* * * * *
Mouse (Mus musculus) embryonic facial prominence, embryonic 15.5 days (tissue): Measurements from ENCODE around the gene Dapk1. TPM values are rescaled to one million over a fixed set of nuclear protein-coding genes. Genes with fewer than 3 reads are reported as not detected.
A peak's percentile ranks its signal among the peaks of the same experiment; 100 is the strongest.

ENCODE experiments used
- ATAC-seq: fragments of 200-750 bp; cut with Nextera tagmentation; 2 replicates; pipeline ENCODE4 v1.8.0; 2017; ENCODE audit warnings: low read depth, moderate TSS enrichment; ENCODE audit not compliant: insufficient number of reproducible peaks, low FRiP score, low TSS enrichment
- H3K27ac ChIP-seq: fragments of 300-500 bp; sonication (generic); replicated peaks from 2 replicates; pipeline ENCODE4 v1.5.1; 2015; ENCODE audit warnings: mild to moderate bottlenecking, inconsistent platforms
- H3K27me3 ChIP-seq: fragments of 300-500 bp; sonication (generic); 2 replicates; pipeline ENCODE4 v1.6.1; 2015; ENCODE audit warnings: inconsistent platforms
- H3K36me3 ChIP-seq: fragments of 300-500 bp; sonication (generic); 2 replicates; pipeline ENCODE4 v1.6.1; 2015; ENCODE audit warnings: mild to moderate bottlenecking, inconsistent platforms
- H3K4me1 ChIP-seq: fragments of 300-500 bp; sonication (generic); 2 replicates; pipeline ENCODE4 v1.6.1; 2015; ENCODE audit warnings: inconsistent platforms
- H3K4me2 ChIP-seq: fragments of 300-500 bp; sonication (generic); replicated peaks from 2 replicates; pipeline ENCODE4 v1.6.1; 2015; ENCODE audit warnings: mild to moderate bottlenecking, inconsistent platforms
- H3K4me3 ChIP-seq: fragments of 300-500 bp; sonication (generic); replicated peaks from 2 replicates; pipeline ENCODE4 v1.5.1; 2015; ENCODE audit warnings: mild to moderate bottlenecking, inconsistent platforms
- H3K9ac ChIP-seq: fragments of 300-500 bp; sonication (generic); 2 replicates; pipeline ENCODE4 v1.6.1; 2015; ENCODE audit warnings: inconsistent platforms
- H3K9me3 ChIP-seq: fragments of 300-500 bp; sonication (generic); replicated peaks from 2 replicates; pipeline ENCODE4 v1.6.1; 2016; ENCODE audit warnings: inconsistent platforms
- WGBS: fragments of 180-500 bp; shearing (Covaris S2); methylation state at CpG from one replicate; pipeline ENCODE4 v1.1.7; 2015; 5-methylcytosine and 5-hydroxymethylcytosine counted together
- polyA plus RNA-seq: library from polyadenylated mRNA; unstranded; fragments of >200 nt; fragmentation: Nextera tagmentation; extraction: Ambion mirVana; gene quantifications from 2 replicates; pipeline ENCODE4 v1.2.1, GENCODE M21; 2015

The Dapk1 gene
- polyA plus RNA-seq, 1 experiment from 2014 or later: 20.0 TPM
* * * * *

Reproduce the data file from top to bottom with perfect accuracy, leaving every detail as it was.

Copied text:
Mouse (Mus musculus) embryonic facial prominence, embryonic 15.5 days (tissue): Measurements from ENCODE around the gene Dapk1. TPM values are rescaled to one million over a fixed set of nuclear protein-coding genes. Genes with fewer than 3 reads are reported as not detected.
A peak's percentile ranks its signal among the peaks of the same experiment; 100 is the strongest.

ENCODE experiments used
- ATAC-seq: fragments of 200-750 bp; cut with Nextera tagmentation; 2 replicates; pipeline ENCODE4 v1.8.0; 2017; ENCODE audit warnings: low read depth, moderate TSS enrichment; ENCODE audit not compliant: insufficient number of reproducible peaks, low FRiP score, low TSS enrichment
- H3K27ac ChIP-seq: fragments of 300-500 bp; sonication (generic); replicated peaks from 2 replicates; pipeline ENCODE4 v1.5.1; 2015; ENCODE audit warnings: mild to moderate bottlenecking, inconsistent platforms
- H3K27me3 ChIP-seq: fragments of 300-500 bp; sonication (generic); 2 replicates; pipeline ENCODE4 v1.6.1; 2015; ENCODE audit warnings: inconsistent platforms
- H3K36me3 ChIP-seq: fragments of 300-500 bp; sonication (generic); 2 replicates; pipeline ENCODE4 v1.6.1; 2015; ENCODE audit warnings: mild to moderate bottlenecking, inconsistent platforms
- H3K4me1 ChIP-seq: fragments of 300-500 bp; sonication (generic); 2 replicates; pipeline ENCODE4 v1.6.1; 2015; ENCODE audit warnings: inconsistent platforms
- H3K4me2 ChIP-seq: fragments of 300-500 bp; sonication (generic); replicated peaks from 2 replicates; pipeline ENCODE4 v1.6.1; 2015; ENCODE audit warnings: mild to moderate bottlenecking, inconsistent platforms
- H3K4me3 ChIP-seq: fragments of 300-500 bp; sonication (generic); replicated peaks from 2 replicates; pipeline ENCODE4 v1.5.1; 2015; ENCODE audit warnings: mild to moderate bottlenecking, inconsistent platforms
- H3K9ac ChIP-seq: fragments of 300-500 bp; sonication (generic); 2 replicates; pipeline ENCODE4 v1.6.1; 2015; ENCODE audit warnings: inconsistent platforms
- H3K9me3 ChIP-seq: fragments of 300-500 bp; sonication (generic); replicated peaks from 2 replicates; pipeline ENCODE4 v1.6.1; 2016; ENCODE audit warnings: inconsistent platforms
- WGBS: fragments of 180-500 bp; shearing (Covaris S2); methylation state at CpG from one replicate; pipeline ENCODE4 v1.1.7; 2015; 5-methylcytosine and 5-hydroxymethylcytosine counted together
- polyA plus RNA-seq: library from polyadenylated mRNA; unstranded; fragments of >200 nt; fragmentation: Nextera tagmentation; extraction: Ambion mirVana; gene quantifications from 2 replicates; pipeline ENCODE4 v1.2.1, GENCODE M21; 2015

The Dapk1 gene
- polyA plus RNA-seq, 1 experiment from 2014 or later: 20.0 TPM